Observational Learning: Learning by Watching
The idea of latent learning suggests that animals, and people, may learn simply by experiencing or watching. Observational learning (modelling) is learning by observing the behaviour of others. To demonstrate the importance of observational learning in children, Bandura, Ross, and Ross (1963) showed children a live image of either a man or a woman interacting with a Bobo doll, a filmed version of the same events, or a cartoon version of the events. As you can see in “Video Clip: Bandura Discussing Clips From His Modelling Studies,” the Bobo doll is an inflatable balloon with a weight in the bottom that makes it bob back up when you knock it down. In all three conditions, the model violently punched the clown, kicked the doll, sat on it, and hit it with a hammer.
Take a moment to see how Albert Bandura explains his research into the modelling of aggression in children.
Watch: “Bandura Discussing Clips from His Modelling Studies” [YouTube]: http://www.youtube.com/watch?v=jWsxfoJEwQQ&feature=youtu.be
The researchers first let the children view one of the three types of modelling, and then let them play in a room in which there were some really fun toys. To create some frustration in the children, Bandura let the children play with the fun toys for only a couple of minutes before taking them away. Then Bandura gave the children a chance to play with the Bobo doll.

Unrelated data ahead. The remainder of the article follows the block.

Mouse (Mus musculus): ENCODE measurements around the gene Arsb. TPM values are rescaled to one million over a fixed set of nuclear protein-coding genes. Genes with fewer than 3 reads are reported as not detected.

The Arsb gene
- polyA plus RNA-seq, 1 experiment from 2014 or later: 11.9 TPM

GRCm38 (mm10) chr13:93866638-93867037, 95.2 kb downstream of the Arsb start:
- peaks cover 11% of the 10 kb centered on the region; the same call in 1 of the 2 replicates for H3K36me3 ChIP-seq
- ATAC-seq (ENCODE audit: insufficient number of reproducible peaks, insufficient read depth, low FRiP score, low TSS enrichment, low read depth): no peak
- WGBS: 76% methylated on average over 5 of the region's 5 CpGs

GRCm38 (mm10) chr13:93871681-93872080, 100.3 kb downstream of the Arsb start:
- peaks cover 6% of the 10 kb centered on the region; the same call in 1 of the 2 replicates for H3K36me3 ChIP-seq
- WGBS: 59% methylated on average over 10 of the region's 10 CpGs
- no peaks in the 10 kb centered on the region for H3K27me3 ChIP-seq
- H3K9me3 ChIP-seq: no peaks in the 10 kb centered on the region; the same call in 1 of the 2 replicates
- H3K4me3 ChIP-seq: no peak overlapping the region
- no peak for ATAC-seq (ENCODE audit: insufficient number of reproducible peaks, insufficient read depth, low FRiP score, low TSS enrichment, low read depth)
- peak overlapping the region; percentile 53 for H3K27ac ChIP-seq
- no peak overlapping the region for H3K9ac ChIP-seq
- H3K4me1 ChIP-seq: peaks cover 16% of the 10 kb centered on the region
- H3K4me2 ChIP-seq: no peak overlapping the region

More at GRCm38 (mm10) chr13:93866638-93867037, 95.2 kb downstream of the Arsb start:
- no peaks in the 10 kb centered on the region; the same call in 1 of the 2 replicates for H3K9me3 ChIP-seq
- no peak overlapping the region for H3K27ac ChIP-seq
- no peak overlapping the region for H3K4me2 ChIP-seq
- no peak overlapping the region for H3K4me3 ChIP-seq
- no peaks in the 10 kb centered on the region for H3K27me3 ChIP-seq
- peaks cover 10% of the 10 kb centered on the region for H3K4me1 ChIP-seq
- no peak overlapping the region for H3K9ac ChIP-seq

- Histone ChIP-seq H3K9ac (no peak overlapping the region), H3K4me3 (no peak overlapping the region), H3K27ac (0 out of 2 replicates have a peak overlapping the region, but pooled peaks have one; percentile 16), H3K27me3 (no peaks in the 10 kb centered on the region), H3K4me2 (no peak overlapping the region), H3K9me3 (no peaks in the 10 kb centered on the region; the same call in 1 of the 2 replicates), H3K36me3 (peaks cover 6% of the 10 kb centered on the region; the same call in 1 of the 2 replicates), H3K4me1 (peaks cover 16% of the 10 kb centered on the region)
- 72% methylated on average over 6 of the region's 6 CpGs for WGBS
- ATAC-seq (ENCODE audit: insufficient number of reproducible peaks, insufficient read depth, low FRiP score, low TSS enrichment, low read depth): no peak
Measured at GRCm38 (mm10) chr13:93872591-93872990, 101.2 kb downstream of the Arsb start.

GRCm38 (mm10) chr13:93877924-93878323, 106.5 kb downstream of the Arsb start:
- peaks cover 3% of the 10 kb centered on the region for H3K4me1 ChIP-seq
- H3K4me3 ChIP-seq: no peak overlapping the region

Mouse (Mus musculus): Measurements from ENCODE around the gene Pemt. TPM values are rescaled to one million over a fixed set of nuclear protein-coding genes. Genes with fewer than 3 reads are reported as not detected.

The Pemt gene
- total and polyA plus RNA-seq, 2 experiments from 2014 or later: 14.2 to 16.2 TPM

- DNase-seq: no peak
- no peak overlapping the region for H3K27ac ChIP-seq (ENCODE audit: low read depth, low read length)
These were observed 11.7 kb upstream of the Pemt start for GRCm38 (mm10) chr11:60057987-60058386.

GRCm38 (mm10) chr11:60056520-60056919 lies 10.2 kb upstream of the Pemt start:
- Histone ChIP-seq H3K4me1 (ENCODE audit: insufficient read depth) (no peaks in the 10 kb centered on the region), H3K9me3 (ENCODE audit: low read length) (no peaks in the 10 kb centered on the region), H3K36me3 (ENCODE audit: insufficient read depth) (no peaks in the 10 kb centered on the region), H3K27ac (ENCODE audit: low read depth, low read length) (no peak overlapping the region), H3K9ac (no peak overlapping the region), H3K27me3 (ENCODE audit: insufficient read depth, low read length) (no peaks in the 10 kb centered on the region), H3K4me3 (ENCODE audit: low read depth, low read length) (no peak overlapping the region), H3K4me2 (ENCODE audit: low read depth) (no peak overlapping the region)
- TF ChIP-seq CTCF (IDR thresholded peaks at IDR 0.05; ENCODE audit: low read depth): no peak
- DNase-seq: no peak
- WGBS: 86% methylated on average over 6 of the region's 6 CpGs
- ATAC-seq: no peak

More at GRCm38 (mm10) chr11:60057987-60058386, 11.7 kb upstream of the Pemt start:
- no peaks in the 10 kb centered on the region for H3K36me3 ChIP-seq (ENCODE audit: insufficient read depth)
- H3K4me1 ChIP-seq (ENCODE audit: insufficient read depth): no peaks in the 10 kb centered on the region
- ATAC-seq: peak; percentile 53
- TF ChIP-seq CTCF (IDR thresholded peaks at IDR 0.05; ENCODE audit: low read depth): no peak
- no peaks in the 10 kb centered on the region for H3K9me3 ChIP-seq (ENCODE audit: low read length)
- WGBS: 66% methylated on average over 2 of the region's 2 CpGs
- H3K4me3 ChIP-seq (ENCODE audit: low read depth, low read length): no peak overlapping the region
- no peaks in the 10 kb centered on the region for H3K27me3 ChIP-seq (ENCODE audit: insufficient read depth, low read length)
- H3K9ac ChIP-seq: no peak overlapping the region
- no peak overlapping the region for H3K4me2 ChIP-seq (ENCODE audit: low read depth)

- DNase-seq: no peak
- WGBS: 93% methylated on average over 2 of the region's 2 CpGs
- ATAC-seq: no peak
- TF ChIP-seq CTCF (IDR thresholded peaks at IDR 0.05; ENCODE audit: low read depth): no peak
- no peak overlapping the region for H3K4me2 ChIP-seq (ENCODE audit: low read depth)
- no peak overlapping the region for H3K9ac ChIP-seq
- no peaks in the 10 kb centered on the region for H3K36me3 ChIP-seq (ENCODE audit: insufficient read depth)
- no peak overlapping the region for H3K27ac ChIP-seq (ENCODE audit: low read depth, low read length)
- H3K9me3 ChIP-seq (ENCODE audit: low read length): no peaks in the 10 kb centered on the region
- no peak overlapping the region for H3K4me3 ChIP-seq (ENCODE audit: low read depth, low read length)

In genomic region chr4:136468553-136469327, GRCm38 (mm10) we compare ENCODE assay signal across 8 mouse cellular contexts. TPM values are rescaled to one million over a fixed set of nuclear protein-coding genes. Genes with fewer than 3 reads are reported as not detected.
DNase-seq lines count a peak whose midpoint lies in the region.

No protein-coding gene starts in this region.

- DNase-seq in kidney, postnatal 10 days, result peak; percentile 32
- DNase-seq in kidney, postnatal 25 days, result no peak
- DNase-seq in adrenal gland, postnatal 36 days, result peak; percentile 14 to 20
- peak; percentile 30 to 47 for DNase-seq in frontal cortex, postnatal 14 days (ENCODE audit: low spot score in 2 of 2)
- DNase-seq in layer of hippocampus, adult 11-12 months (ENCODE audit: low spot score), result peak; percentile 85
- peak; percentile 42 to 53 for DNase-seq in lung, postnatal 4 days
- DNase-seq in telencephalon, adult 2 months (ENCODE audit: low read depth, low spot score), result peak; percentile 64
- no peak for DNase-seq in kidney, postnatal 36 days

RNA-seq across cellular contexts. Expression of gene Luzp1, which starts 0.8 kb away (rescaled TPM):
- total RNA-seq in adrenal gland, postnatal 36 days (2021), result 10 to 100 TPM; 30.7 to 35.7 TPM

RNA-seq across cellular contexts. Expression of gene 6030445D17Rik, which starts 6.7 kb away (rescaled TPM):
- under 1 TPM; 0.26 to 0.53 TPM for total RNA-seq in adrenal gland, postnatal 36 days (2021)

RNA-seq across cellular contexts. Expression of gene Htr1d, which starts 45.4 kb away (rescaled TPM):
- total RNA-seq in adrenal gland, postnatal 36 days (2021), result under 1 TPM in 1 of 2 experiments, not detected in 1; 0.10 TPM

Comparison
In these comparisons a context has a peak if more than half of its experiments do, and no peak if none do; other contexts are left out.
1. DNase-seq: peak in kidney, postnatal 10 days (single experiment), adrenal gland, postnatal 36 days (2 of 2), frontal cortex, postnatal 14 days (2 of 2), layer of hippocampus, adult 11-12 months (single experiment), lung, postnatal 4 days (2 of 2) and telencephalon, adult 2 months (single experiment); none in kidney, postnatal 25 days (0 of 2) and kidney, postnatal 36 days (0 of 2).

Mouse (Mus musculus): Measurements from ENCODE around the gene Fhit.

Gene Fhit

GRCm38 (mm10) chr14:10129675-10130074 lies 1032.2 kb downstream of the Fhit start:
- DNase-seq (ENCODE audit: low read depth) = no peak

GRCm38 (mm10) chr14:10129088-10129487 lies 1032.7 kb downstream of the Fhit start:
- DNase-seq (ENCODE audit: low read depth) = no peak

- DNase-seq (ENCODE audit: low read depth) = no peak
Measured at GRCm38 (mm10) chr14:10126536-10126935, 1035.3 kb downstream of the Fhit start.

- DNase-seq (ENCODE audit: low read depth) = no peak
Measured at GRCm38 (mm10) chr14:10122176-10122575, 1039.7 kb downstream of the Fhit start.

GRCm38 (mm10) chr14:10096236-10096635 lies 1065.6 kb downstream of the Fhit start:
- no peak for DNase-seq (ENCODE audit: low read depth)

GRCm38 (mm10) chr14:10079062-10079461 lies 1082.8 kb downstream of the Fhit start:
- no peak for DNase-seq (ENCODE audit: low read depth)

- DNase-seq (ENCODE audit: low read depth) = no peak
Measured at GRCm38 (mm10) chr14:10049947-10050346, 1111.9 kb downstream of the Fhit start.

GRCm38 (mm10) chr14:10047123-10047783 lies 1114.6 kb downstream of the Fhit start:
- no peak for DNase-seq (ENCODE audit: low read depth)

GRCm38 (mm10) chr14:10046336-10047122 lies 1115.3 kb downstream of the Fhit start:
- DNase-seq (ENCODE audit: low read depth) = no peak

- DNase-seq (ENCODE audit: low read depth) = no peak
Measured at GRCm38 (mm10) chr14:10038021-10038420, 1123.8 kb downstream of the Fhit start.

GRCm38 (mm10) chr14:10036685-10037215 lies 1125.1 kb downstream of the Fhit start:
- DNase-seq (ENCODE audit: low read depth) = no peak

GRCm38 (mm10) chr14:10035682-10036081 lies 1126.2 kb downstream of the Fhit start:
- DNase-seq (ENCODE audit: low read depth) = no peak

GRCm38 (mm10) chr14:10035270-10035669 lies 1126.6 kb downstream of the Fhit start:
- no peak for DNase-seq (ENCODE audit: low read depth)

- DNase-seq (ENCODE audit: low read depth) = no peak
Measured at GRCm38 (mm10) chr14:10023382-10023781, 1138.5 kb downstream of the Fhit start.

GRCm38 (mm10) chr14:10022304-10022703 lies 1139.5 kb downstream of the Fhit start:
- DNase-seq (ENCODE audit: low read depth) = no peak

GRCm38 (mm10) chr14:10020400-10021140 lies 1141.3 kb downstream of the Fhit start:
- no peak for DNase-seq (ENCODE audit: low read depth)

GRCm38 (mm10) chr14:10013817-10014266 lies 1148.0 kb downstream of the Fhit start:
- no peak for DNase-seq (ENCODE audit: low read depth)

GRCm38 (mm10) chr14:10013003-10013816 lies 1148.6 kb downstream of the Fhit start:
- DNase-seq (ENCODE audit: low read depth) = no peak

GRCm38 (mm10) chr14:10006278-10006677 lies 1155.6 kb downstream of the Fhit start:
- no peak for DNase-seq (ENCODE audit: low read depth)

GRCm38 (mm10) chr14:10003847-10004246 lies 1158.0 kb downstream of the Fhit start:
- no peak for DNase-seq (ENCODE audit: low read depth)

If you guessed that most of the children imitated the model, you would be correct. Regardless of which type of modelling the children had seen, and regardless of the sex of the model or the child, the children who had seen the model behaved aggressively — just as the model had done. They also punched, kicked, sat on the doll, and hit it with the hammer. Bandura and his colleagues had demonstrated that these children had learned new behaviours simply by observing and imitating others.
Observational learning is useful for animals and for people because it allows us to learn without having to actually engage in what might be a risky behaviour. Monkeys that see other monkeys respond with fear to the sight of a snake learn to fear the snake themselves, even if they have been raised in a laboratory and have never actually seen a snake (Cook & Mineka, 1990). As Bandura put it,
the prospects for [human] survival would be slim indeed if one could learn only by suffering the consequences of trial and error. For this reason, one does not teach children to swim, adolescents to drive automobiles, and novice medical students to perform surgery by having them discover the appropriate behaviour through the consequences of their successes and failures. The more costly and hazardous the possible mistakes, the heavier is the reliance on observational learning from competent learners. (Bandura, 1977, p. 212)